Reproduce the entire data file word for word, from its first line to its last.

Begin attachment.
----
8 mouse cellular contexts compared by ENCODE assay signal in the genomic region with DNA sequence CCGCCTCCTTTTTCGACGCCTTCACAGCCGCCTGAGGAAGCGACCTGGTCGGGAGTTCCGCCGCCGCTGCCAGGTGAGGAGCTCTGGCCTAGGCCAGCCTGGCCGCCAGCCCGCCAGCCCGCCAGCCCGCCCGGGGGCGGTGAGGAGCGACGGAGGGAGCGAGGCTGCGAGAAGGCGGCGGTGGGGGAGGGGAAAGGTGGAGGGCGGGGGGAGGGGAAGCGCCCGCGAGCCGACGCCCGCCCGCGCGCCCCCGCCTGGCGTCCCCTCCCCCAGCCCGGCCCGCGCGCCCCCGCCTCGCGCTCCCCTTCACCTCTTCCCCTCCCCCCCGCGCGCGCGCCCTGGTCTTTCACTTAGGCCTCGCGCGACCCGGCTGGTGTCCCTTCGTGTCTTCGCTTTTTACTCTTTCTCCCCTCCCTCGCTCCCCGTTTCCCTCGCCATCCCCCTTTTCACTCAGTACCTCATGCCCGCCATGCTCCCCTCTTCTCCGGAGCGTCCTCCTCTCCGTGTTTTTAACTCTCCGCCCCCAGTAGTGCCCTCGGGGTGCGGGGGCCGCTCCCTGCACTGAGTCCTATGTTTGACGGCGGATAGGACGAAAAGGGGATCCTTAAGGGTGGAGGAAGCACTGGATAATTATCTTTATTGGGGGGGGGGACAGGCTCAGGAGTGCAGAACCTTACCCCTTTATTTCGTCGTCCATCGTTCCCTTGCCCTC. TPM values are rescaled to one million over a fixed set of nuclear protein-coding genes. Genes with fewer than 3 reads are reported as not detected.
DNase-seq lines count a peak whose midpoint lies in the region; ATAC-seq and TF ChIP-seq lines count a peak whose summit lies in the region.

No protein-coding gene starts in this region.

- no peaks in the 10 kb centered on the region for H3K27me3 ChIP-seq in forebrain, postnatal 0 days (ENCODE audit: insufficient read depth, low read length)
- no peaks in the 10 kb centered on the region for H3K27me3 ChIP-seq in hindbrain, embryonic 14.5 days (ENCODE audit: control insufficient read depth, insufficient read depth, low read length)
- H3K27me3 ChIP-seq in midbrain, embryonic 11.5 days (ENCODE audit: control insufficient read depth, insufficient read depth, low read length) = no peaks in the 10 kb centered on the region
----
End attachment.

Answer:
8 mouse cellular contexts compared by ENCODE assay signal in the genomic region with DNA sequence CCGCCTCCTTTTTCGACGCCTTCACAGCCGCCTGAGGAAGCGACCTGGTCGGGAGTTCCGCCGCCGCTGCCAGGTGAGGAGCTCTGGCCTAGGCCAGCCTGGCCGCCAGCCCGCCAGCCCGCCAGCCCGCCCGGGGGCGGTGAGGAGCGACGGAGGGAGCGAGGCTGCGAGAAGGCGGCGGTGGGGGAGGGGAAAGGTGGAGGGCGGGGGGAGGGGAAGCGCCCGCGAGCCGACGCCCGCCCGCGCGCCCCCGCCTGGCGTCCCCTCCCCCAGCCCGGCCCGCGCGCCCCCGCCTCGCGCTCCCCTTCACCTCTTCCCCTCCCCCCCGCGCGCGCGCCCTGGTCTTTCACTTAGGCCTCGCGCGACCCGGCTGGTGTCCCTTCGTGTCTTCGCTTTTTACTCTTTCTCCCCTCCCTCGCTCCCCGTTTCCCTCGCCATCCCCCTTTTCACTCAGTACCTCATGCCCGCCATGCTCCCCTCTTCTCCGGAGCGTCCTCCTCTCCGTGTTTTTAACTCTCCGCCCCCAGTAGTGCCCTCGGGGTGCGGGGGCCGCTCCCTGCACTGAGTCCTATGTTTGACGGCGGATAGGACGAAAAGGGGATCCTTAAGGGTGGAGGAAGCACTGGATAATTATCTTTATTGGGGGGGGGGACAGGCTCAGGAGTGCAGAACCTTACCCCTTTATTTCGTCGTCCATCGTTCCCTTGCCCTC. TPM values are rescaled to one million over a fixed set of nuclear protein-coding genes. Genes with fewer than 3 reads are reported as not detected.
DNase-seq lines count a peak whose midpoint lies in the region; ATAC-seq and TF ChIP-seq lines count a peak whose summit lies in the region.

No protein-coding gene starts in this region.

- no peaks in the 10 kb centered on the region for H3K27me3 ChIP-seq in forebrain, postnatal 0 days (ENCODE audit: insufficient read depth, low read length)
- no peaks in the 10 kb centered on the region for H3K27me3 ChIP-seq in hindbrain, embryonic 14.5 days (ENCODE audit: control insufficient read depth, insufficient read depth, low read length)
- H3K27me3 ChIP-seq in midbrain, embryonic 11.5 days (ENCODE audit: control insufficient read depth, insufficient read depth, low read length) = no peaks in the 10 kb centered on the region